While nobody is happy about the soaring prices, the indirect consequence of more attention being paid to transportation options is an undeniably positive development.
"One of the first comments people make is, 'I gotta bring [my old bicycle] out because gas is killing me,' " Davis said.
Sales of commuter bicycles - more upright bikes made for carrying a load down the road - and assorted accessories are increasing at [Athens area bike] shops.
Ever since gas started creeping toward the $4 barrier, and especially in the past two months, [Hub Bikes owner Brian] Molloy said, his store can't seem to keep its shelves stocked with commuter-friendly cycling accessories - rear racks, fenders, pannier bags, lights.
That shift in sales means the shops aren't moving as many recreational bikes as before. However, the cycling business may be one of only a few that weather the gas crunch well, Molloy said.
"Most people used to come in and say, 'I want a bike for fun.' Now people are coming in and saying, 'I want a bike to ride to work,' or, 'I want to buy a bike to get my groceries,' " Molloy said.
But making the switch from gas pedals to bike pedals isn't easy for some people.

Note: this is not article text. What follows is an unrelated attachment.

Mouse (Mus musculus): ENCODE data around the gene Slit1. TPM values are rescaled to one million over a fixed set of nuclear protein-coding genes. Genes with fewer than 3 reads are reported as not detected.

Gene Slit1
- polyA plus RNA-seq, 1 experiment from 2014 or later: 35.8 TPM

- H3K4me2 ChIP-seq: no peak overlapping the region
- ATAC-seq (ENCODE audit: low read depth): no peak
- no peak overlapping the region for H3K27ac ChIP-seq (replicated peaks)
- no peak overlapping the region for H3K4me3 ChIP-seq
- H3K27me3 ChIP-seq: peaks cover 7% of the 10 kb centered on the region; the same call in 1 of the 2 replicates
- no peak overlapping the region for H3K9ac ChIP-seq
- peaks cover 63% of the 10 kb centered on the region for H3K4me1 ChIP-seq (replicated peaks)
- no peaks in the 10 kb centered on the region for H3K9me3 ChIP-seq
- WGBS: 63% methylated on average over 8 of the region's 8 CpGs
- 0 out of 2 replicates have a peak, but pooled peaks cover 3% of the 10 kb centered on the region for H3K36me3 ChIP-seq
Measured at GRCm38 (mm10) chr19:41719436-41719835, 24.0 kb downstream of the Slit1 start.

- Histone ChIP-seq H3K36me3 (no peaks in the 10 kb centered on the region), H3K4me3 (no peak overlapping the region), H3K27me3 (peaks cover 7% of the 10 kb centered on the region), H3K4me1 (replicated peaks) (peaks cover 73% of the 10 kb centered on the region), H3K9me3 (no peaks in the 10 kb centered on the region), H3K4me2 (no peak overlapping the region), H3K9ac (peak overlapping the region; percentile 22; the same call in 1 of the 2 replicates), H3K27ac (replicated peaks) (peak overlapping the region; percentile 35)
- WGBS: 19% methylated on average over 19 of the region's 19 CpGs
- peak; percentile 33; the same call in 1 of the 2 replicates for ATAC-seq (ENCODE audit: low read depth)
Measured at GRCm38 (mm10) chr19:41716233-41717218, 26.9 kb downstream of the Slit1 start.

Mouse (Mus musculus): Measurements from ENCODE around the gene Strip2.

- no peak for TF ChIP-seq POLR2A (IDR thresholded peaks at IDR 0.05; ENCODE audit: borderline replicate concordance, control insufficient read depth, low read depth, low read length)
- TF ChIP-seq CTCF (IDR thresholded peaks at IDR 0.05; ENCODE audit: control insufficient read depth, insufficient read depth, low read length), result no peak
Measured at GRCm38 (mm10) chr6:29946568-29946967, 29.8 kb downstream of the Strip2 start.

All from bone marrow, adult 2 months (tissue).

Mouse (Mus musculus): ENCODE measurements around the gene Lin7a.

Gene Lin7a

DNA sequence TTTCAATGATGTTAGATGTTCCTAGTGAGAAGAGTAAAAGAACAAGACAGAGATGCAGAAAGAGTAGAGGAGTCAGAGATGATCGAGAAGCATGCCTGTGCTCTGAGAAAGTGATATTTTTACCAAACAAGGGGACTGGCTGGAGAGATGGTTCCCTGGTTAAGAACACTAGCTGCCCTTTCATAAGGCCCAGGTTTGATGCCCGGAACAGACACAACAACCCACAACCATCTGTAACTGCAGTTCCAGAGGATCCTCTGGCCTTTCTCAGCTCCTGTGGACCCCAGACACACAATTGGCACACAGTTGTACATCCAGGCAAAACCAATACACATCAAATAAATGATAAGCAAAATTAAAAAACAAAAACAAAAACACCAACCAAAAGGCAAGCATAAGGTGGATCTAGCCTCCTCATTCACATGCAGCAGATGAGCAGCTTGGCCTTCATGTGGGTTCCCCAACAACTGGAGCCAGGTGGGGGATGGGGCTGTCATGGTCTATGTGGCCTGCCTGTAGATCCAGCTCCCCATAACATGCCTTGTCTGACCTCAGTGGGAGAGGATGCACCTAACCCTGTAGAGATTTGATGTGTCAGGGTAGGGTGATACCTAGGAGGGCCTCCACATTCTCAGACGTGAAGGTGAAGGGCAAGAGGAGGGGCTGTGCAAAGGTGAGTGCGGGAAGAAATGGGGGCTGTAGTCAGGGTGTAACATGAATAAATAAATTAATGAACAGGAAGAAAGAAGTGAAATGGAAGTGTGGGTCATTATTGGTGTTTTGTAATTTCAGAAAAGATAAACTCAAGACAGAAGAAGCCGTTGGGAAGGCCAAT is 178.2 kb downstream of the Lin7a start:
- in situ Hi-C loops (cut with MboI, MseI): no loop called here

"People are still so afraid of being on the roads around here because we have a small amount of alternative transportation routes around town," he said. "But people are willing to take the risk a little more now because of where their gas prices are at."
It's a shame that we don't have an interconnected network of safe & convenient bike lanes and off-road paths to accommodate these new riders (and long-time commuters!). This has been BikeAthens' argument for over ten years!
Now that it's almost necessary to have alternatives to private automobile use, we're going to have to scramble to put the appropriate infrastructure in place. Strides in the right direction have been made (Lumpkin, expanded transit service, etc.), but we're still a far sight from where we should be.
Here's hoping the Mayor, Commission, and local planners re-double their efforts to incorporate transit, pedestrian, and bicycle infrastructure wherever and whenever possible. Here's also hoping that more Athenians opt for less petro-intensive transportation and support their neighbors in doing the same (see the comments under the ABH article linked above for some hilariously scary expressions of spittle-spewing hatred for bicycles. "Cock-roach heads." Seriously.)
Also mentioned in the article was last Saturday's enjoyable and informative group ride along the Greenway. Thanks to John Devine & Mark Ebell for the excellent presentations and the good excuse to pedal down the Greenway. Pictures of the event below: